Martial 2.90: An Intro to the Good Life

Art L. Spisak

        Epigram 2.90 is an excellent introduction to Martial’s philosophy of life as presented in his twelve-book collection. In this poem, which is addressed to Quintilian, Martial targets a lifestyle common among the propertied classes: one driven by the immoderate desire for money, power, and status, and whose all consuming nature has reduced the quality of life in Rome both materially and morally. Martial, in opposition to this degrading and unnecessarily arduous lifestyle that he reckons as a waste of life, uses a form of primitivism to suggest a return to nature – not literally to a rural existence, but rather to a lifestyle more attuned to humankind’s natural and guileless state.

        No surprise that Martial should single out immoderate desire for money and power as a target: avaritia was – to judge from the consistent condemnation of it in the literature – endemic among the late Republic and Imperial ancient Romans (see, e.g., Sall. Cat. 10-13; Juv. 3). Propertied Romans of those times had an ongoing struggle with controlling their ambitions: on the one hand, the drive to achieve was the quality or characteristic that motivated them to accomplish and maintain superpower status; on the other hand, when ambition became immoderate and used dishonorable means, it was a socially and personally destructive force (cf., e.g., Catiline). It was especially damaging to the system of social exchange among amici, friends, that was so vital to the economy, government, and community.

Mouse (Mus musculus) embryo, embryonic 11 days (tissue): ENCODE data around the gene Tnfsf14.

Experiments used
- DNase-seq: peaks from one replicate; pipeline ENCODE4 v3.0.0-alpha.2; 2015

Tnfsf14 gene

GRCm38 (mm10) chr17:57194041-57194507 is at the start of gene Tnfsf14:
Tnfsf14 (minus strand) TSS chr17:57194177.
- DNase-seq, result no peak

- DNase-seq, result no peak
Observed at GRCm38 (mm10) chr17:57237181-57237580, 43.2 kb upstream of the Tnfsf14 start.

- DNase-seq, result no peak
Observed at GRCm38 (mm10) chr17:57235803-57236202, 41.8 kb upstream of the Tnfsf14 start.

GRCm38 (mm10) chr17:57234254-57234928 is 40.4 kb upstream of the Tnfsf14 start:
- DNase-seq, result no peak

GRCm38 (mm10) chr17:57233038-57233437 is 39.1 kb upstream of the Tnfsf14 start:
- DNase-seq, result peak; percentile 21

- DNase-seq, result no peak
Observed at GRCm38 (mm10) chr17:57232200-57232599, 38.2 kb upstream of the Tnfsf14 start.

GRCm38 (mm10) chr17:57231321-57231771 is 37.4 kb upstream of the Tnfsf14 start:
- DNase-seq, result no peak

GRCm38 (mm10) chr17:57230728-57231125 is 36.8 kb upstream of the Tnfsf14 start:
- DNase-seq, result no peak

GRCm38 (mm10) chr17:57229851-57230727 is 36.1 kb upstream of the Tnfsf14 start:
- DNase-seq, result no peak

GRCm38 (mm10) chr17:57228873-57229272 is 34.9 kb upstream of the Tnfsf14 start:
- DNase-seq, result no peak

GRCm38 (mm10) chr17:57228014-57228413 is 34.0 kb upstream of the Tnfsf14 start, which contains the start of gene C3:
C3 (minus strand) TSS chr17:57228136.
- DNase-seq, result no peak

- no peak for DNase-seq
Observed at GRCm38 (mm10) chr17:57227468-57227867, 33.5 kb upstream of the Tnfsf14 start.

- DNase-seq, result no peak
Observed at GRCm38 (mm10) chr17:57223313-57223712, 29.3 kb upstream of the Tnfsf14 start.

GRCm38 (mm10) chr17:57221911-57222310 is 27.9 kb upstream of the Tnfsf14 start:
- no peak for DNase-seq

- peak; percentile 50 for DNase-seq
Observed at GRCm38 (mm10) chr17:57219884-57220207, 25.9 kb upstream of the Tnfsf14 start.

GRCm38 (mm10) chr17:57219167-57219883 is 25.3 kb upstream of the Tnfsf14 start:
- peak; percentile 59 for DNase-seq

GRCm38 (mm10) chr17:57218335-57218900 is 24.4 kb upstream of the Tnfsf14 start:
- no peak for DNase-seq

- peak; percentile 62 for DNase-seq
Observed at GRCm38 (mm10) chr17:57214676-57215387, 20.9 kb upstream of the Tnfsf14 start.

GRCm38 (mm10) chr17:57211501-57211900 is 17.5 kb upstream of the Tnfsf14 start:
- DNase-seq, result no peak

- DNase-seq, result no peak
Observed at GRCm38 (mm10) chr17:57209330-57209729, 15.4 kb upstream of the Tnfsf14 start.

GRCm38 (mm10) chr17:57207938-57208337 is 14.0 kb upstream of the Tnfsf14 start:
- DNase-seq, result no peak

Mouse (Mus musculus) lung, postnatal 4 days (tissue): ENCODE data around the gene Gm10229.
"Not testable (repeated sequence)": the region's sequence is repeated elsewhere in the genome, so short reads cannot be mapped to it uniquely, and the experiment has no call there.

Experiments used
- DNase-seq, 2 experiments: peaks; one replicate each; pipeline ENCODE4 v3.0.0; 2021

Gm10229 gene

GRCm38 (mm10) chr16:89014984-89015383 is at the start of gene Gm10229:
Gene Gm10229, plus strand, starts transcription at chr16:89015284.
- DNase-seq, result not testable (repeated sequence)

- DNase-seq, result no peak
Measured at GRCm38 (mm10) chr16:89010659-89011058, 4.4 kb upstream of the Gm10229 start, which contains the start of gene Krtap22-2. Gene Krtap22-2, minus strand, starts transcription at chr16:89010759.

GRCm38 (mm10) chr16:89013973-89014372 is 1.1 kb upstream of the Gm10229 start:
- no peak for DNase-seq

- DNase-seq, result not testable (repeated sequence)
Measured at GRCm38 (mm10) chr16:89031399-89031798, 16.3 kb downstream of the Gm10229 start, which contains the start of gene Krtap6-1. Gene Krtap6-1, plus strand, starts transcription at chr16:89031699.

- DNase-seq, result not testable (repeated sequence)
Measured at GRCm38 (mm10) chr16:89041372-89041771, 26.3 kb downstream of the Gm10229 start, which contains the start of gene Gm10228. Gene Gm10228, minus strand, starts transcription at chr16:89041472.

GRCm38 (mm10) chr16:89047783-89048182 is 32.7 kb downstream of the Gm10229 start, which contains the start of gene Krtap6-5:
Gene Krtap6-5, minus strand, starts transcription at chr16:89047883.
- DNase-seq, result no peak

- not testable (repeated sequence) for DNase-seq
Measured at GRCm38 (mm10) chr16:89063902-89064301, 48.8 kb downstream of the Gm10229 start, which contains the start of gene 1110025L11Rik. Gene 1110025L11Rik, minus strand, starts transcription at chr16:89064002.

The primitivistic vision Martial uses in 2.90 (and elsewhere) to counteract the socially and personally destructive lifestyle bred by avaritia expands the topic so that Martial addresses the seemingly inevitable ills that attend a complex and civilized society – specifically, the sometimes mindless and demeaning constraints it imposes on the individual, and also the excessive labor it demands in order to attain what is considered adequate for a civilized existence. By calling into question with this vision the traditional indicators of success – money, power, and status – Martial makes his readers consider whether they themselves have matched their own natural abilities and aspirations with societal expectations in a personally fulfilling and productive way.

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